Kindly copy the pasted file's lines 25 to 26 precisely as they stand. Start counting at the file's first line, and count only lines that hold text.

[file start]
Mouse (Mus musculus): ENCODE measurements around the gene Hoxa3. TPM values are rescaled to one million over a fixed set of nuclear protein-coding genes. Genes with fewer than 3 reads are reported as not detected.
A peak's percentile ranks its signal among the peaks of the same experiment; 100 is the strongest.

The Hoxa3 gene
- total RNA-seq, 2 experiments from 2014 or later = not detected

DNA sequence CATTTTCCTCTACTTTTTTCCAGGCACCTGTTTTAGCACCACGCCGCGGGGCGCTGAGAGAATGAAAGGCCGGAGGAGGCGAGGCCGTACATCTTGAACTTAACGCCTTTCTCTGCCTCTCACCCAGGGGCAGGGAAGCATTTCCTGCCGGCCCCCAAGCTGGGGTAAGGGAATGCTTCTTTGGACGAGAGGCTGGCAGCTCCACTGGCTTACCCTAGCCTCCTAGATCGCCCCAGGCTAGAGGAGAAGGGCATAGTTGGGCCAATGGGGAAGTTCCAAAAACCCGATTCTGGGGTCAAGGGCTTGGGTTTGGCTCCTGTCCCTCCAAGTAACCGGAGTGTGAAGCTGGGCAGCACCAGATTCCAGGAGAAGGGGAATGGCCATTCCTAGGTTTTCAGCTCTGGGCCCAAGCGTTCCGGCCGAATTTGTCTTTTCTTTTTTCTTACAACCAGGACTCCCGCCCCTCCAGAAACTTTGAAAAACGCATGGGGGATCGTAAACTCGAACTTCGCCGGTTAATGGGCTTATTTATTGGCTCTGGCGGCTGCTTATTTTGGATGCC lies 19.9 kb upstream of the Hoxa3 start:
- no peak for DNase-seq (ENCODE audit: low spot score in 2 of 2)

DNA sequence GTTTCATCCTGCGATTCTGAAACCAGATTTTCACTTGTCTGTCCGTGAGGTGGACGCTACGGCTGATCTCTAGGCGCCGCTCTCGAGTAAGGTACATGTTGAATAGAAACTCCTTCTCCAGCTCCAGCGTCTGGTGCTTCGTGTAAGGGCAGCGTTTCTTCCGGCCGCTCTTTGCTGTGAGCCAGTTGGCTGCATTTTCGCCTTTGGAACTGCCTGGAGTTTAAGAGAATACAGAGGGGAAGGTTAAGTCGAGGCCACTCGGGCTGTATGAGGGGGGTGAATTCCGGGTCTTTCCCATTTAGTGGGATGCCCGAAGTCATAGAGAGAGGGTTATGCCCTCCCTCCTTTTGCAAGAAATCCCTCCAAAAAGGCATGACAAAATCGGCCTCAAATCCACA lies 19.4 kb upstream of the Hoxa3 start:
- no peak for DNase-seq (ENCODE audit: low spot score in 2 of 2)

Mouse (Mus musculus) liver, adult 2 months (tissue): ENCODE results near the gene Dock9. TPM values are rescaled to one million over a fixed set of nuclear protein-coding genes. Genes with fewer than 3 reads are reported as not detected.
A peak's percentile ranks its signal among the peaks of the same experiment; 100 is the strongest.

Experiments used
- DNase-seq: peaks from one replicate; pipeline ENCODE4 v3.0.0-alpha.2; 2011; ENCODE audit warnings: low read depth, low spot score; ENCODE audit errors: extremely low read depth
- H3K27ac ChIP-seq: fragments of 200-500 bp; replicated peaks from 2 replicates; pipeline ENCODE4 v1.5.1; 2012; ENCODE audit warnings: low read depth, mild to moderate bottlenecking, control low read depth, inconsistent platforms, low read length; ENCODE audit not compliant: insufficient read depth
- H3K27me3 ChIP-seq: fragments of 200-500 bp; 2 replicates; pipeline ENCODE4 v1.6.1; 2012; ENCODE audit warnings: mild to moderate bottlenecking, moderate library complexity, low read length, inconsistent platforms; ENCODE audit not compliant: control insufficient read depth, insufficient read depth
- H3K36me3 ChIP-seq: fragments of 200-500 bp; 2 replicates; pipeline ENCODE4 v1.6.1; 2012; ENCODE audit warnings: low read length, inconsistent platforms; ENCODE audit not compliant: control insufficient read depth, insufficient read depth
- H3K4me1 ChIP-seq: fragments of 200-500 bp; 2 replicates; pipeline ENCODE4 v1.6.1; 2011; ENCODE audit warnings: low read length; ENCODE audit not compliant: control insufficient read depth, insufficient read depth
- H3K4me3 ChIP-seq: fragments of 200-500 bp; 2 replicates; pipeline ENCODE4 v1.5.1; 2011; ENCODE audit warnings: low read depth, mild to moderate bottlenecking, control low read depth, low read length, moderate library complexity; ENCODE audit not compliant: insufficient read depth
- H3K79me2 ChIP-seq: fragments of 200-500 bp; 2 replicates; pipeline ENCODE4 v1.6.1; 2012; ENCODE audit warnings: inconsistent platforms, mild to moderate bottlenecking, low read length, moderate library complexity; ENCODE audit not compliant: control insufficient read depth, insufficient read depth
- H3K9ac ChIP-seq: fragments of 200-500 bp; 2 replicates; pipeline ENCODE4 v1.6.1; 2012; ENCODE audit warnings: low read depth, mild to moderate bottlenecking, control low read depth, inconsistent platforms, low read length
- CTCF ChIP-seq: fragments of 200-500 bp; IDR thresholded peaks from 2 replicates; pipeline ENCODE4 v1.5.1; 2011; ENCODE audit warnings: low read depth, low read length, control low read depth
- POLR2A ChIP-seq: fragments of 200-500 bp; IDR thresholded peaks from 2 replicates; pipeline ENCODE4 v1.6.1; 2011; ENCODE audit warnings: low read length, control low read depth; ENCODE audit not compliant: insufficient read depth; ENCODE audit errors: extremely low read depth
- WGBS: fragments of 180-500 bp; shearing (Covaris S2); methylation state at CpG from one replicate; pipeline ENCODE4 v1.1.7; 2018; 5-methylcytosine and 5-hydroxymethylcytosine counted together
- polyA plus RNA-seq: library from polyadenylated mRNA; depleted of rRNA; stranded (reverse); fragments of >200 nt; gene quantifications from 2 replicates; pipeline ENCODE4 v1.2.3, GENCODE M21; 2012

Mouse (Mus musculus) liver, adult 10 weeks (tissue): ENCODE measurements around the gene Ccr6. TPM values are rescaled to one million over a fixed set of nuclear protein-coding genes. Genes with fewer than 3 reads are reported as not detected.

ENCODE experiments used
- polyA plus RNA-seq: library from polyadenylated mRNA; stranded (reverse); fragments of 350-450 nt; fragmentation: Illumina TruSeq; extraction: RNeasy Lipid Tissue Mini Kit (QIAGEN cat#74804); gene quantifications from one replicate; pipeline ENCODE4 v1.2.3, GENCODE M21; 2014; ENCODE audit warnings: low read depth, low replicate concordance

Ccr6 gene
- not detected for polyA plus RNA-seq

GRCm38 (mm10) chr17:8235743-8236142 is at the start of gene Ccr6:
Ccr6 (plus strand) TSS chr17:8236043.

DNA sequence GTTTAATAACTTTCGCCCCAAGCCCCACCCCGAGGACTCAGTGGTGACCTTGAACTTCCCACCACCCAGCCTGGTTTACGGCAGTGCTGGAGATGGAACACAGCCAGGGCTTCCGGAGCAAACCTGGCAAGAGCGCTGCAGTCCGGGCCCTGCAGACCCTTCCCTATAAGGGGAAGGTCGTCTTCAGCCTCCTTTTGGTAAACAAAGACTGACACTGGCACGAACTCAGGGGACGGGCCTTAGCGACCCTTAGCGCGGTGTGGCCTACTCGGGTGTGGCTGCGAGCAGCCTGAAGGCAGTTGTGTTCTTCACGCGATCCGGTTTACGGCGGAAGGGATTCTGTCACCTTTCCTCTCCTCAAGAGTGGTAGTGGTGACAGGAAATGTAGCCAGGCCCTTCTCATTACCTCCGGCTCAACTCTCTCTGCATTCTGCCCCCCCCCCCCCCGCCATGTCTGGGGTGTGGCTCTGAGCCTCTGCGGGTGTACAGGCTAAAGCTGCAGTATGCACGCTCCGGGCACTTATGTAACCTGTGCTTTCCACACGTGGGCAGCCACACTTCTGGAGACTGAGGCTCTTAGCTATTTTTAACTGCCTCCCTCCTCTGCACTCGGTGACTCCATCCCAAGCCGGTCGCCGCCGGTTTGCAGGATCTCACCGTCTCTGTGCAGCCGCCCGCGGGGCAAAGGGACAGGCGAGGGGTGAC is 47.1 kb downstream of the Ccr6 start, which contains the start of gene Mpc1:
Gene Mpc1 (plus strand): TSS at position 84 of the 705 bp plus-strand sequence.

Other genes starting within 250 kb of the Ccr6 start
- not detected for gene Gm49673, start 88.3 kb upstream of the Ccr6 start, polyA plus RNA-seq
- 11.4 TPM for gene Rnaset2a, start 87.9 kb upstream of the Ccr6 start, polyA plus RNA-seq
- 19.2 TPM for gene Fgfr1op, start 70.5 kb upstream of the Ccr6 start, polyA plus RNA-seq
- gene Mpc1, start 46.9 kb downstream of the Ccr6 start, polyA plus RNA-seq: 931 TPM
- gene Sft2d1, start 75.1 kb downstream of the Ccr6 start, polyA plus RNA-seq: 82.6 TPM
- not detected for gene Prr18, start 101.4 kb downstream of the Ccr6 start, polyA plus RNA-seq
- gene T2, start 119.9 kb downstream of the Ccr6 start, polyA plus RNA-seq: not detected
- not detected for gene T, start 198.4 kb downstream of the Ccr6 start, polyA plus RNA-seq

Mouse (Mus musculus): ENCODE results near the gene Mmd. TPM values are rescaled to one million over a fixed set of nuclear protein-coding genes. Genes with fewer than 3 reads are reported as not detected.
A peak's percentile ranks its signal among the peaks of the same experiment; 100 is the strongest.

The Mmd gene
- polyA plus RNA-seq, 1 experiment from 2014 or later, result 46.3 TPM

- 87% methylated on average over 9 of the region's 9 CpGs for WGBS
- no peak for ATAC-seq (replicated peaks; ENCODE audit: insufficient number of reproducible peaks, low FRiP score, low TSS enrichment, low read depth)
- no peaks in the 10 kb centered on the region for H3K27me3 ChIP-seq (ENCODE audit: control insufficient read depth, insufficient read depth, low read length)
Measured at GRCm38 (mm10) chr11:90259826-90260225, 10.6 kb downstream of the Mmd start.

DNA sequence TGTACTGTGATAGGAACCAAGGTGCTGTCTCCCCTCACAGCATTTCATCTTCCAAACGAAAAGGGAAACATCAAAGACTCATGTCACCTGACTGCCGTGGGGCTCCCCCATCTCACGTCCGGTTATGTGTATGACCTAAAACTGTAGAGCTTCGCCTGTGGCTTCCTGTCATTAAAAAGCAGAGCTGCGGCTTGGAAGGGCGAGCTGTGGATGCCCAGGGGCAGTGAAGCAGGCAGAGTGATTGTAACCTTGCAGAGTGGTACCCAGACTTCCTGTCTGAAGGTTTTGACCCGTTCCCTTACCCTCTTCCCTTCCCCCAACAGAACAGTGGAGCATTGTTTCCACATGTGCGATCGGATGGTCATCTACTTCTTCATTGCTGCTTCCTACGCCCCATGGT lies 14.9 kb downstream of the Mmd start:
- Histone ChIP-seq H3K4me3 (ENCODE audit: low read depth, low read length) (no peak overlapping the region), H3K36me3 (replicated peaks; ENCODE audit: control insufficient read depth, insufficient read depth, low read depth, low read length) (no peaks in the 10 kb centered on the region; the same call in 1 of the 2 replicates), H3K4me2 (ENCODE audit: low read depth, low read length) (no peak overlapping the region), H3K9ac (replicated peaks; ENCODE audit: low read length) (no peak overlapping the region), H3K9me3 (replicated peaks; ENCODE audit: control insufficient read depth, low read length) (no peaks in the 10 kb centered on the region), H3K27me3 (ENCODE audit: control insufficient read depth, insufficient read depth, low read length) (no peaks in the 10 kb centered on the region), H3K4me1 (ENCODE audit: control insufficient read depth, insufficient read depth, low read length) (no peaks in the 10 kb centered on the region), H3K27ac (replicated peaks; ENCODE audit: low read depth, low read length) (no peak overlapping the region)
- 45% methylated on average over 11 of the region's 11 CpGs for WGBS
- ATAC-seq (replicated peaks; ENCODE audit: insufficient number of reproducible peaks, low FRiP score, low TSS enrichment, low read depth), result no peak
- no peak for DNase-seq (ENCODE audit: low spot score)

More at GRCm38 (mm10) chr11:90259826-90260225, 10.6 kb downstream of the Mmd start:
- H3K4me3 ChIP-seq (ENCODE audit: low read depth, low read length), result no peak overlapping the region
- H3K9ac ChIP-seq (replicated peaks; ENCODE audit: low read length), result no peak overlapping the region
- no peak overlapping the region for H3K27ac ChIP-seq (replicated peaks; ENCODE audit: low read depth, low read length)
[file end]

ENCODE experiments used
- polyA plus RNA-seq: library from polyadenylated mRNA; stranded (reverse); fragments of 350-450 nt; fragmentation: Illumina TruSeq; extraction: RNeasy Lipid Tissue Mini Kit (QIAGEN cat#74804); gene quantifications from one replicate; pipeline ENCODE4 v1.2.3, GENCODE M21; 2014; ENCODE audit warnings: low read depth, low replicate concordance